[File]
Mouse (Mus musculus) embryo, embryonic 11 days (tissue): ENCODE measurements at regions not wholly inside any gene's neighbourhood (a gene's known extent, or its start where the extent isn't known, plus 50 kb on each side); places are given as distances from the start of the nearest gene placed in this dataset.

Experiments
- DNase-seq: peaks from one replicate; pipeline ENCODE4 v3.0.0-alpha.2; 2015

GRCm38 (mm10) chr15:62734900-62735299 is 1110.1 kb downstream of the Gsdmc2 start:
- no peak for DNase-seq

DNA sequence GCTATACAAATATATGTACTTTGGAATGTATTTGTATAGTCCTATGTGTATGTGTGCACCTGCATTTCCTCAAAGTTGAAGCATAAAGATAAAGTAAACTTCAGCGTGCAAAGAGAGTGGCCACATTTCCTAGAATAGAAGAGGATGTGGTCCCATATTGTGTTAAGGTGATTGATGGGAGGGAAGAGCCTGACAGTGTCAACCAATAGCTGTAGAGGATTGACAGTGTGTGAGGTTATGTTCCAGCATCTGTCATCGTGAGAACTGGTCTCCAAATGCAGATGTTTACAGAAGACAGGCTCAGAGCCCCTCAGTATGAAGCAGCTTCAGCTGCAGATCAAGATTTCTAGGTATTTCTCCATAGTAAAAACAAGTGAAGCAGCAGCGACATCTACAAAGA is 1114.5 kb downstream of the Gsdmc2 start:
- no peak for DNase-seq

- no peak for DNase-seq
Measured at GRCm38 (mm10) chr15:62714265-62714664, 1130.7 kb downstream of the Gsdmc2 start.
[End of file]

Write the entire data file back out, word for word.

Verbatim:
Mouse (Mus musculus) embryo, embryonic 11 days (tissue): ENCODE measurements at regions not wholly inside any gene's neighbourhood (a gene's known extent, or its start where the extent isn't known, plus 50 kb on each side); places are given as distances from the start of the nearest gene placed in this dataset.

Experiments
- DNase-seq: peaks from one replicate; pipeline ENCODE4 v3.0.0-alpha.2; 2015

GRCm38 (mm10) chr15:62734900-62735299 is 1110.1 kb downstream of the Gsdmc2 start:
- no peak for DNase-seq

DNA sequence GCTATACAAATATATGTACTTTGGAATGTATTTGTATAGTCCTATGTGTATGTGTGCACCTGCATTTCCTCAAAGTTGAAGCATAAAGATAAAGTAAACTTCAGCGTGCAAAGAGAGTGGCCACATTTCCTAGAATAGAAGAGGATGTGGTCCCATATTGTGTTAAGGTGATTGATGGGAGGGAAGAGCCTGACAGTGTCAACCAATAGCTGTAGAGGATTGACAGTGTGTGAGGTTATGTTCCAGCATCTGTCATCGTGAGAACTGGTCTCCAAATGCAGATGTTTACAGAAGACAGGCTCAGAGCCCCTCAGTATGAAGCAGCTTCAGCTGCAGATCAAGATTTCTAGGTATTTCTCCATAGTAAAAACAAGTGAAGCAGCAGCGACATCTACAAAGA is 1114.5 kb downstream of the Gsdmc2 start:
- no peak for DNase-seq

- no peak for DNase-seq
Measured at GRCm38 (mm10) chr15:62714265-62714664, 1130.7 kb downstream of the Gsdmc2 start.